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Tax Planning Complexity Can Provide Growth for Your Firm

The increased complexity of individual taxation and the overall personal finance environment is leading many CPA firms to explore ways to address areas where tax planning overlaps with retirement planning, estate planning and other personal finance areas.  This approach delivers great value, creates new firm revenues and increases competitiveness.

As Barry Melancon, AICPA president and CEO recently noted in a video to AICPA members, the need for tax planning that integrates personal finance concerns is critical. Clients have many questions about how the American Taxpayer Relief Act of 2012 and the new Medicare surtax affect them, in particular. The retirement savings crisis is getting national media attention and threatens the financial security of Americans.  Post-ATRA, the estate tax may affect only a small number of clients, lessening the focus on planning to reduce taxes and refocusing estate planning on its primary purpose, which is protecting  loved ones through asset protection, asset titling, beneficiary designations and more.

This is an important time for CPA firms to rise to the challenges clients face. The new complexity of tax planning intertwined with personal finance requires CPAs to take a deep look at clients’ balance sheets.  The possibility of a 20% capital gain rate, along with the 3.8% surtax on net investment income, calls for planners to carefully consider which assets to keep in tax-deferred, tax-free and taxable vehicles.  For example, Roth conversions, life insurance, annuities and charitable remainder trusts are tools that can help smooth out income and keep clients in lower tax brackets.  Of course, the appropriateness of any tax planning strategy should be determined with the client’s overall financial planning context in mind. Find out more from two webcasts on planning for the 3.8% Medicare surtax and overall 2013 planning considerations, including planning post ATRA and the Medicare surtax.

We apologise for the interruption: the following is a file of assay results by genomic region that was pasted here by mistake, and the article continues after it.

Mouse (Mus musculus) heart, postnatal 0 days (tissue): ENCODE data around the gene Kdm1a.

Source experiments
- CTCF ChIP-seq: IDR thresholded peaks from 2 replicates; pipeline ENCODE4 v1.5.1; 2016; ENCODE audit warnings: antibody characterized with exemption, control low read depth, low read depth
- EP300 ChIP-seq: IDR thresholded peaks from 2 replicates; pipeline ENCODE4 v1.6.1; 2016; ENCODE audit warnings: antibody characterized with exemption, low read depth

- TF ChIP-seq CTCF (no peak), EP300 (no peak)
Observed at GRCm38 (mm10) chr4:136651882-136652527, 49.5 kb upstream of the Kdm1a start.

The most punitive provisions of ATRA affect single taxpayers with taxable income over $400,000 ($450,000 for MFJ taxpayers), but other taxpayers will also pay significantly higher taxes on occasional transactions like the sale of a property or business.  Therefore, all clients’ balance sheet should be scrutinized for unrealized gains to formulate tax strategies relevant to the expected use of the assets.  Knowing how much clients have in tax-deferred accounts will avoid RMD surprises and missed tax-planning opportunities once the client reaches 70 ½.  For example, earlier distributions or Roth conversions might be relevant.  A podcast covering key 2013 planning considerations under ATRA is available from the Personal Financial Planning Section.

The greater tax and financial planning concerns on clients’ minds call for CPAs to uphold their commitment to helping clients make sense of a changing and complex financial environment.  Clients count on CPAs’ integrity and objectivity to guide them through these difficult times.  Fortunately, the profession is ready with resources for all CPAs to lead clients in the right direction.     

Since the creation of the AICPA PFP Section 27 years ago, AICPA staff, volunteer practitioners and other experts have gathered the resources necessary for members to provide advice that addresses both complex personal tax and financial planning concerns. In addition to such resources, the Personal Financial Planning Section provides pathways to expand tax planning services in some or all financial planning areas. CPAs who meet the education, exam and experience requirements can earn the Personal Financial Specialist credential, exclusive to CPAs.

Jean-Luc Bourdon, CPA/PFS, Principal, BrightPath Wealth Planning. Jean-Luc serves on the AICPA Personal Financial Specialist Credential Committee and on CalCPA’s Personal Financial Planning Committee.

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